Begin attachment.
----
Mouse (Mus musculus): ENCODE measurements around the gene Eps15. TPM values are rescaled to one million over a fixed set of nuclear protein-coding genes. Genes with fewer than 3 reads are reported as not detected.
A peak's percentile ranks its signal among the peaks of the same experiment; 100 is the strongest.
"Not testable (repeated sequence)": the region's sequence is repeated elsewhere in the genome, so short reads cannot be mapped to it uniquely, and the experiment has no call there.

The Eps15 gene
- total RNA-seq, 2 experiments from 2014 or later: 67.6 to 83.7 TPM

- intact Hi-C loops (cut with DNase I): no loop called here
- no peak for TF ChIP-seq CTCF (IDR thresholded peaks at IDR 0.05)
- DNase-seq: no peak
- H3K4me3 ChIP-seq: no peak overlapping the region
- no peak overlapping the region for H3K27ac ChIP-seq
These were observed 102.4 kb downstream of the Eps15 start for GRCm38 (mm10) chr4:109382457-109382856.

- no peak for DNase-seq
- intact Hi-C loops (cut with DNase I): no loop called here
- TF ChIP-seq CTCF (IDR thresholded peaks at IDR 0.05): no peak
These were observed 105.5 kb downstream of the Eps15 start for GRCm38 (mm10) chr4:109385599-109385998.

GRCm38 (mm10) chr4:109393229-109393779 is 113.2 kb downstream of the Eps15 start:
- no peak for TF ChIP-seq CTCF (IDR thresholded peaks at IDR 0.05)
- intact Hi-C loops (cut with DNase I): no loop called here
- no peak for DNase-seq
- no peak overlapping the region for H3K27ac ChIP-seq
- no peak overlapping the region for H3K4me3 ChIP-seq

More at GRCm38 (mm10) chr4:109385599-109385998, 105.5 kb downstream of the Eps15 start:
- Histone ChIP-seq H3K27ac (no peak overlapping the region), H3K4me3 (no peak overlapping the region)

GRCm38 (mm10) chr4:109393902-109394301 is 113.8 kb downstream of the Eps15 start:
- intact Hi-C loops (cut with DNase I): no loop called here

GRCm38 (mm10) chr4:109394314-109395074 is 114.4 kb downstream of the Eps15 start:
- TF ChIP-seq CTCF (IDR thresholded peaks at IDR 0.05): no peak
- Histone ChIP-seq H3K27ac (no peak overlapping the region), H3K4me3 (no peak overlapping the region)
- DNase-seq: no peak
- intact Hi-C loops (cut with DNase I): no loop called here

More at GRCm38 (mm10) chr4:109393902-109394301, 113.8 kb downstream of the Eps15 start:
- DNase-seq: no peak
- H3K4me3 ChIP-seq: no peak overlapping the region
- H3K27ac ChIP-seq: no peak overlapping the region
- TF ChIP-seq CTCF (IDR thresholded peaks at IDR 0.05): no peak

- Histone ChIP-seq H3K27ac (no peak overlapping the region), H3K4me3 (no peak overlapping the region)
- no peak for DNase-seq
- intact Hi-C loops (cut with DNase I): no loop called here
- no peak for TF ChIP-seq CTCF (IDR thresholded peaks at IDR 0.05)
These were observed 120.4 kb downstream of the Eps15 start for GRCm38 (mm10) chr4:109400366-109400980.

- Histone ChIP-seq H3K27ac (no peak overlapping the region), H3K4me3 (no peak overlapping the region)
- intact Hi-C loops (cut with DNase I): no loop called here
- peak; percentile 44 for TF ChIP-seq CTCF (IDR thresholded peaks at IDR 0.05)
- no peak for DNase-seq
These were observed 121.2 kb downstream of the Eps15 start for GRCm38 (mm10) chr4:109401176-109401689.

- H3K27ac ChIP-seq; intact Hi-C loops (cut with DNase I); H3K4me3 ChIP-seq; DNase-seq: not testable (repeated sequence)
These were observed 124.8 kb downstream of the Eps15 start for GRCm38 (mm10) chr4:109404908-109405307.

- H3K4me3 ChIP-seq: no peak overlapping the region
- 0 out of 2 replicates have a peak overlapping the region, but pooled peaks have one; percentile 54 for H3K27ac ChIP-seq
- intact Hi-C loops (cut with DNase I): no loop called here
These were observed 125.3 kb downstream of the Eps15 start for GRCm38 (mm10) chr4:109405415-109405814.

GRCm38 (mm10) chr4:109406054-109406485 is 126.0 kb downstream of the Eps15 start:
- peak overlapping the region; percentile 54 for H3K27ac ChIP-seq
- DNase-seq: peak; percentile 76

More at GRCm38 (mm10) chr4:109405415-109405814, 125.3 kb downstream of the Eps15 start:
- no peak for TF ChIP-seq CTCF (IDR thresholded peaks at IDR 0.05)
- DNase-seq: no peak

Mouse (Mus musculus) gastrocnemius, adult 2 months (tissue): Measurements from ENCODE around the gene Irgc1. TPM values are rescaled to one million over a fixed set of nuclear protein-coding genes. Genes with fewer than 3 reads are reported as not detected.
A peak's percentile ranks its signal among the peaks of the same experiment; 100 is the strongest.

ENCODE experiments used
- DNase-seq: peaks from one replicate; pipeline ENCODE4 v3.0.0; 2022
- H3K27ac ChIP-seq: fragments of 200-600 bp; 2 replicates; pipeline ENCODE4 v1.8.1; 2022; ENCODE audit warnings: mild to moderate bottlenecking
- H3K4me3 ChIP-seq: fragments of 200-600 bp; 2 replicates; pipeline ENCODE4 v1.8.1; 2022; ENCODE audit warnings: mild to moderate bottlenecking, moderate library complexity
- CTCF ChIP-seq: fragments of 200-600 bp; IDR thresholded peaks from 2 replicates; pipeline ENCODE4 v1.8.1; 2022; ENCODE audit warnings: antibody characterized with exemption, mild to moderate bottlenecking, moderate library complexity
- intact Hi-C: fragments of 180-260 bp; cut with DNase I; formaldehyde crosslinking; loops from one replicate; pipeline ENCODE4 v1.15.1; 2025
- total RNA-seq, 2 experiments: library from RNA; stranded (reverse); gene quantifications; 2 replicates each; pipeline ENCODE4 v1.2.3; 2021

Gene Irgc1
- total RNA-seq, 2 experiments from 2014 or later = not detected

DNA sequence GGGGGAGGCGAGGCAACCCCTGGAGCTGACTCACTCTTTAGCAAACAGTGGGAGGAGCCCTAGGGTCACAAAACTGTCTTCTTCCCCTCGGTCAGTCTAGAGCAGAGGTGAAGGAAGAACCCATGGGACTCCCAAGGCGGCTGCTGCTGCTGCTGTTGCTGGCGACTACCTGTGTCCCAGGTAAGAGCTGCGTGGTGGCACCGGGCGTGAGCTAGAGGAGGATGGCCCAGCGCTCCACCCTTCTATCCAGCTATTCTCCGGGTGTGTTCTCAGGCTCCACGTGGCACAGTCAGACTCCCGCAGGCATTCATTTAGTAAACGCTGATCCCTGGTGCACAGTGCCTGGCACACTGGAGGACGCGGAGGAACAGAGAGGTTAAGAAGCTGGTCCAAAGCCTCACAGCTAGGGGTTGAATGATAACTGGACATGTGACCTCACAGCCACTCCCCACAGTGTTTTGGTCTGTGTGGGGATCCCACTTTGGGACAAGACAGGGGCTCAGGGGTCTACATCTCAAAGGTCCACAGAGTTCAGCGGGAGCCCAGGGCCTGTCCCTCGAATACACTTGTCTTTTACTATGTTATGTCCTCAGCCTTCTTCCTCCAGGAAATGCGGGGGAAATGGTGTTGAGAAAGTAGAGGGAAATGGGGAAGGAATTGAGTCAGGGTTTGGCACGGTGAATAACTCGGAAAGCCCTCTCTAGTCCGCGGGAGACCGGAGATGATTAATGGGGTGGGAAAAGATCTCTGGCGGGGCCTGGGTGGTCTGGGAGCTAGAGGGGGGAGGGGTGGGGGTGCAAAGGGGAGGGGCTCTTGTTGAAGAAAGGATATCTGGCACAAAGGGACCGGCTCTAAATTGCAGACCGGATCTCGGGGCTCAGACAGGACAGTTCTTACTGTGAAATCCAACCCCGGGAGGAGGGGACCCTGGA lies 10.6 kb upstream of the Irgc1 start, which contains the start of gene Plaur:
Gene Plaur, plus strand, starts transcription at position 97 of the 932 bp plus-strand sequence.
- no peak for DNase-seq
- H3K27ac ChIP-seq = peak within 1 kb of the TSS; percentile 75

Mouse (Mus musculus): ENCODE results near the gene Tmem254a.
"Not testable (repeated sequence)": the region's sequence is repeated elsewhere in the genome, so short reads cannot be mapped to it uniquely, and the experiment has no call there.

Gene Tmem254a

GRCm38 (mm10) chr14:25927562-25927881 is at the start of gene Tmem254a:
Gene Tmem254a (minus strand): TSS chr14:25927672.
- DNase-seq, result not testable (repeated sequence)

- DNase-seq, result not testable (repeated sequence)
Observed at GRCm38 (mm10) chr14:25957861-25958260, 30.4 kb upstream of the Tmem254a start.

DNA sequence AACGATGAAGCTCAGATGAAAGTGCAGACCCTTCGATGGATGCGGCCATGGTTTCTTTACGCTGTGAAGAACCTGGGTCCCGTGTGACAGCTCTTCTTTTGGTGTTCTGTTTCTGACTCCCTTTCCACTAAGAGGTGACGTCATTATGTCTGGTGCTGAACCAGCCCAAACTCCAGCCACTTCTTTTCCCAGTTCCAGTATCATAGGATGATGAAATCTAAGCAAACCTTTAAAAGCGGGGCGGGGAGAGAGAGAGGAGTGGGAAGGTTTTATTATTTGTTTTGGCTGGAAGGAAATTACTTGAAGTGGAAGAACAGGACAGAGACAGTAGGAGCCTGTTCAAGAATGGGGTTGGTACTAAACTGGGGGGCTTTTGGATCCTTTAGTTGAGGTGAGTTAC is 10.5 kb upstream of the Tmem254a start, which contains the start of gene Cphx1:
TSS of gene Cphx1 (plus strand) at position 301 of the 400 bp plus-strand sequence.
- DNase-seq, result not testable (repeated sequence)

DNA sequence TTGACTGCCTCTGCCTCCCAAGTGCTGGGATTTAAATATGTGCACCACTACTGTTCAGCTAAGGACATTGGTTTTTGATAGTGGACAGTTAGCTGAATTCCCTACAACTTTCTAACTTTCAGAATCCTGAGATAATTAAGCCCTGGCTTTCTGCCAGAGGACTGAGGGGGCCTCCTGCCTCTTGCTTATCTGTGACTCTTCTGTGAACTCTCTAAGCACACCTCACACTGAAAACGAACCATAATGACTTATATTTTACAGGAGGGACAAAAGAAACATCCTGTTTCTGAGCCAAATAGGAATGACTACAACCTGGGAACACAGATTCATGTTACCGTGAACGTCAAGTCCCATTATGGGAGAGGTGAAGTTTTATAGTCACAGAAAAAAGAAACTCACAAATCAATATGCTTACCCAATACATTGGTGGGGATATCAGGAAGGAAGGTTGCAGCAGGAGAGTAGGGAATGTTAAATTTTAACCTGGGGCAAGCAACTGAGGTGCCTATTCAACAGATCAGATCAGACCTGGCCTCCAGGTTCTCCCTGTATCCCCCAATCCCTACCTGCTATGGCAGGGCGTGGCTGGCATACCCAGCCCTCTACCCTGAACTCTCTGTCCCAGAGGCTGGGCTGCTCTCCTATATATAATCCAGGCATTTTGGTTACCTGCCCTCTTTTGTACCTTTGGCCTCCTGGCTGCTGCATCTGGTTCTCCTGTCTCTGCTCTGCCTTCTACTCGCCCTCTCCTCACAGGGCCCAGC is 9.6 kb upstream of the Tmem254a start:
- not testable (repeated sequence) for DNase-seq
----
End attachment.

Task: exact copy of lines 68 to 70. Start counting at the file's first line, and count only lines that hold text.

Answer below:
- total RNA-seq, 2 experiments from 2014 or later = not detected

DNA sequence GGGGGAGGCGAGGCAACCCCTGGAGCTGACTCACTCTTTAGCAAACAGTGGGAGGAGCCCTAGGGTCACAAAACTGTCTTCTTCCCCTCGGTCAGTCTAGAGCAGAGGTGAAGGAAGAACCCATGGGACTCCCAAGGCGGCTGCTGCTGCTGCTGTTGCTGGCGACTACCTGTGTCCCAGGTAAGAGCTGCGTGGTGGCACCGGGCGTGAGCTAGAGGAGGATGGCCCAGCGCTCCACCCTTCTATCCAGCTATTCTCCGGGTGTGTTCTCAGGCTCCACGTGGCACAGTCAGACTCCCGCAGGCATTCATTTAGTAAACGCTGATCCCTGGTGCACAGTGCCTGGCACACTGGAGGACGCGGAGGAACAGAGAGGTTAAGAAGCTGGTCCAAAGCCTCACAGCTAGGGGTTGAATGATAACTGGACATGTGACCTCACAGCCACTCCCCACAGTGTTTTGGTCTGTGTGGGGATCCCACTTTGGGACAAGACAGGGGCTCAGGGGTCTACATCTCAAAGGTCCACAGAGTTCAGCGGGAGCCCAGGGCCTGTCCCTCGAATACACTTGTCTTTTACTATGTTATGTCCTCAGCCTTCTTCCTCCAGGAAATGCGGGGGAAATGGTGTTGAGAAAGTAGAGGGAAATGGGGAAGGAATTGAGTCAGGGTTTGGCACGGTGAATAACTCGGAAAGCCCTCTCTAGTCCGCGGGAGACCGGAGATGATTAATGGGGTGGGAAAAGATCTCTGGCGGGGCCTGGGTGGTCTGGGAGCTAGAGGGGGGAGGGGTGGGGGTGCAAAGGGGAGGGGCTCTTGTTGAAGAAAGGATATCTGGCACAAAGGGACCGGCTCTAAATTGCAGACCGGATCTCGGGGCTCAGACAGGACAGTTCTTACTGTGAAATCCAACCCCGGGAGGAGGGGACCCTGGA lies 10.6 kb upstream of the Irgc1 start, which contains the start of gene Plaur:
Gene Plaur, plus strand, starts transcription at position 97 of the 932 bp plus-strand sequence.